As for Bob Greene, well, he’s rather bemused by the whole thing. He figures that gobs of companies will probably try to capitalize on the upcoming anniversary of JFK’s death. “Better Life magazine,” he said, “than some other alternatives that come to mind.”

Of course, none of this would likely have happened if Greene, then a junior high school student, hadn’t tucked away his dad’s issue of Life magazine 25 years ago. For his efforts--and his column suggesting the reissue--Life plans to send Greene “some sort of ceremonial issue,” said Dave Long, Life’s advertising director.

“I called my dad to tell him about it,” said Greene, whose father is 73 years old. “His comment: ‘What about me? It was my magazine.’ ”

Weinberger Strategy Peaceful, Forbes Says

For those advertising executives who are wondering what will happen to Forbes magazine when former Defense Secretary Caspar W. Weinberger takes over as publisher on Jan. 1, there were these words last week from Malcolm S. Forbes Jr., president of the magazine and son of its founder.

“If you don’t advertise in Forbes,” he told those attending the Western regional convention of the American Assn. of Advertising Agencies in Scottsdale, Ariz., “we promise not to order air strikes on you.” What’s more, Forbes assured the group, “It’s not true that we will be giving our advertisers $1,500 coffee pots for Christmas.”

Research Paying Off for Latin Ad Firm

It began last year when a couple of Latino radio stations in the San Diego area decided to add some punch to their newscasts. Why not add 90-second segments that detail everything from the spending habits to political attitudes of their listeners?

Advertisement

That’s when two San Diego Latino radio stations owned by the Califormula Radio Group--104.5 FM and 95.7 FM--began to run the results of surveys by a 4-year-old research firm, Latin Ad. The company has conducted surveys on everything from the numbers of Southern Californian Latinos who have credit cards to the kinds of cars that Latinos own.

The survey found, for example, that 74% of those responding had no credit cards. And 61% said they owned American-made cars, said Daniel Ajzen, project director.

Now, Latin Ad has begun to expand its research business. It recently completed a research study for a major oil company. It has also done Latino research for Ford Motor Co. And it said its surveys for the radio station have resulted in some surprising findings that could be of interest to advertisers.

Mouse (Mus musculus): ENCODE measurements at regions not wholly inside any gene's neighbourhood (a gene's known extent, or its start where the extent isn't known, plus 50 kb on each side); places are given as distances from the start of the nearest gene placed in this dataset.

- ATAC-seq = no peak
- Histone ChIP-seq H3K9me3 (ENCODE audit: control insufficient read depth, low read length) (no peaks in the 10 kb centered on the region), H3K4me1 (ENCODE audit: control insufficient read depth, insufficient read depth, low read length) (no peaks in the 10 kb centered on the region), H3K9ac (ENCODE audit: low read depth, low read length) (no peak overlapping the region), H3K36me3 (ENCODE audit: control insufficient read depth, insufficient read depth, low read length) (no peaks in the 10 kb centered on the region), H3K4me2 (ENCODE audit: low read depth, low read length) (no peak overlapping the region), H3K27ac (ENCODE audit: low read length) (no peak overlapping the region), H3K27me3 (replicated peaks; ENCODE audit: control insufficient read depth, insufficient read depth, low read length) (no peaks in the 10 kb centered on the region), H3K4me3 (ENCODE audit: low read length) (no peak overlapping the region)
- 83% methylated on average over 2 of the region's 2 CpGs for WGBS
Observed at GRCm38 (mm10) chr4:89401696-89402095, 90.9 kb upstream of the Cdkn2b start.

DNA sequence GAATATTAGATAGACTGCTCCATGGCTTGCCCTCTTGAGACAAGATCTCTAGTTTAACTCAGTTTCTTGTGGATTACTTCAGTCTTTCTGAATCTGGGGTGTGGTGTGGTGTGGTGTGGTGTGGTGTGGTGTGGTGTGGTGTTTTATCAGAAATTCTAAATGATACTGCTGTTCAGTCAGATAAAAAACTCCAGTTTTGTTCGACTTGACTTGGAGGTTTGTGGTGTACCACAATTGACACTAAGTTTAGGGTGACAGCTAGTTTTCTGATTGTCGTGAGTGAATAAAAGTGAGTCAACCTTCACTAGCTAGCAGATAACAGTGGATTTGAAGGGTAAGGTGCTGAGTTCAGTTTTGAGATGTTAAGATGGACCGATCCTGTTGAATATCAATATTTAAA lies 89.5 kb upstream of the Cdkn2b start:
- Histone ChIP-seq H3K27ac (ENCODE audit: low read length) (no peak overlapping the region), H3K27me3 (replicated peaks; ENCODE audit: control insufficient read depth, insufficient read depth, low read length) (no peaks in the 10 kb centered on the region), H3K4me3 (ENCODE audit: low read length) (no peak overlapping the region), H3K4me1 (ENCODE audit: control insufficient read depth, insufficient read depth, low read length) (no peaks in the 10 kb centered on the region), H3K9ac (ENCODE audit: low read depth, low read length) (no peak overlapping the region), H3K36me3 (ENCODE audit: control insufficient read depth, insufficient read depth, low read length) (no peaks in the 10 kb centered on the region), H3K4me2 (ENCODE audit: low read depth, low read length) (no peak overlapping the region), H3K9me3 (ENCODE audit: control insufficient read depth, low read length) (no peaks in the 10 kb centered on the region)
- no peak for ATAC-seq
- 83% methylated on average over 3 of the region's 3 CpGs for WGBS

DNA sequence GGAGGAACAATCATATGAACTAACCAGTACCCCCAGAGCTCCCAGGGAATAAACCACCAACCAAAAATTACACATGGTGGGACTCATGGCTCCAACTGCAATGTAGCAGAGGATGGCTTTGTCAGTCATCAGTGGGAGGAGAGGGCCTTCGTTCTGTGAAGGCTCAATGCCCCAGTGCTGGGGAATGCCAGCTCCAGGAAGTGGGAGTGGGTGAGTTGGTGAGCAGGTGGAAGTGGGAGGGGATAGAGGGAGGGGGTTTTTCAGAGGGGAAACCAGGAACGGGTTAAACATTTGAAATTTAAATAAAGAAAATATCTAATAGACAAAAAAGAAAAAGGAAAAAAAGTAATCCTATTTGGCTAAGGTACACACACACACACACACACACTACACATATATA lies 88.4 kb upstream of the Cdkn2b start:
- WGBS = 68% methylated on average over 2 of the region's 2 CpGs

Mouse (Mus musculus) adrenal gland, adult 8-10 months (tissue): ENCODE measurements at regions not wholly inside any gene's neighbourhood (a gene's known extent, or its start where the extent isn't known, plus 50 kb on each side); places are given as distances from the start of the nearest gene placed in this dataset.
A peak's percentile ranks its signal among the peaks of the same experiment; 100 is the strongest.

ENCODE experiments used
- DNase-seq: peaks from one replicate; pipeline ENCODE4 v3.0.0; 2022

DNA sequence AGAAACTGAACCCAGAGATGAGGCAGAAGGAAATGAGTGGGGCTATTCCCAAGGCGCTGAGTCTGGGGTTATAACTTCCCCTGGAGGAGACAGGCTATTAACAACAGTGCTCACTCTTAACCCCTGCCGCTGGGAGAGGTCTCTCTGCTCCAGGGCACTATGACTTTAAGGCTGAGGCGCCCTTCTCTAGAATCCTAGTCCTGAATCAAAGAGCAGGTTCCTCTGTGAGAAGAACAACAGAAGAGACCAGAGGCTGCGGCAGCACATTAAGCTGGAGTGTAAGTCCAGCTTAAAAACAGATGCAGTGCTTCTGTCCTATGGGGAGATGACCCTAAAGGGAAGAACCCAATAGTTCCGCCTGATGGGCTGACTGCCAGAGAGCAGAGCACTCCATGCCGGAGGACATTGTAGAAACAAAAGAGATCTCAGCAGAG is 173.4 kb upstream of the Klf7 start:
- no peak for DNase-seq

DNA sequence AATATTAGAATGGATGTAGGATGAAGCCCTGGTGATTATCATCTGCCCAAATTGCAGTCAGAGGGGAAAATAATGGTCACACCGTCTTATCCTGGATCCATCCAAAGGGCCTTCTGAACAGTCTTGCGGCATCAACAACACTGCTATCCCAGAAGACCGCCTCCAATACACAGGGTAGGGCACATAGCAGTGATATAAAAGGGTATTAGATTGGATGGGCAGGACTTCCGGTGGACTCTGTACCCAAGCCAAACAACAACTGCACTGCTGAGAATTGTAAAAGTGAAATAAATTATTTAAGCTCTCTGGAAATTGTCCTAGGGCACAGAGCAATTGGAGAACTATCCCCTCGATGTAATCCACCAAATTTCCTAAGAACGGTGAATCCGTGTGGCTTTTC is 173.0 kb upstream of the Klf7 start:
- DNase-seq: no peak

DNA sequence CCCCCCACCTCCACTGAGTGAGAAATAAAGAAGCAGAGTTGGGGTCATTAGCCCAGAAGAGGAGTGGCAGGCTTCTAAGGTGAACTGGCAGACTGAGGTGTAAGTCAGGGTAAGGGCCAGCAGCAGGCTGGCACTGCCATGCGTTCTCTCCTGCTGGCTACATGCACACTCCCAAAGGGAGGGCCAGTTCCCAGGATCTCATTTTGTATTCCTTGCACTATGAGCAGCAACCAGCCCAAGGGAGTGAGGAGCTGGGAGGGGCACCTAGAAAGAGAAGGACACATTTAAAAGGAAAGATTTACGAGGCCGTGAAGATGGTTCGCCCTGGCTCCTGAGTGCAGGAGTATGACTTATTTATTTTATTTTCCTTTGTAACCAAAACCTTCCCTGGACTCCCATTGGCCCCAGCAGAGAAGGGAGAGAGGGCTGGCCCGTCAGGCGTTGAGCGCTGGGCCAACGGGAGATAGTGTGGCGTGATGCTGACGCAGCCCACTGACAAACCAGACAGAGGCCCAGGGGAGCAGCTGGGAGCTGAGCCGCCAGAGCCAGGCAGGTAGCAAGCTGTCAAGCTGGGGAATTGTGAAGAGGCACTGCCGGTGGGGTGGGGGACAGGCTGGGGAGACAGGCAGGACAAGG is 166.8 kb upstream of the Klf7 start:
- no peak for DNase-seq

For example, more than 800 Latinos were asked what Latino holiday they considered most important. Although the most widely known Latino holiday among Americans may be Cinco de Mayo (the anniversary of the Battle of Puebla fought against the French in 1862, when outnumbered Mexican troops held off a French expeditionary force on its way to Mexico City), some 65% of the Latinos surveyed said that Sept. 16th--Mexico’s independence day--is the most important holiday.

Thinking Big Is New Agency’s Specialty

Several years ago, he helped create the ad campaign that has actor Dennis Weaver equating Great Western bank’s size with mountain ranges. And before that, he worked on the “American storyteller” advertising campaign for the Eastman Kodak disc camera--one of the biggest launches of a new camera ever.

Indeed, Andy Romano thinks he’s still full of big ideas. So much so, in fact, that the former creative director at the ad firm J. Walter Thompson has just opened a Santa Monica agency, Sterling Advertising, that specializes in one thing only: big ideas.

The 2-month-old agency charges a flat $1,000 to $2,500 daily fee to come up with bang-up advertising and marketing ideas. “Advertisers get pretty terrible ideas from their ad agencies,” Romano said. “Most agencies are only good at one thing--buying media time.”

But Sterling won’t even buy TV or radio time for most of the advertisers that it represents. “Some clients don’t want all that rigmarole,” Romano said, “they just want a good idea.”

Politics Boost Radio Ad Revenue in Southland

While Los Angeles area commuters are hearing all those political ads on their car radios, the people who own the local radio stations are mostly hearing the cash registers ring.

Radio ad revenue almost always picks up during election years, and this one is no exception, said Gordon Mason, executive director of the Southern California Broadcasters Assn., an industry trade group. Indeed, the association estimates that advertising revenue for Southern California radio stations will reach a record $362 million this year, an estimated 15% more than last year.

“Presidential election years are always a boon to Los Angeles radio revenues,” said Mason, “and what’s especially amazing about that is that you have to consider that these candidates all bargain for the lowest possible rates.”


Advertisement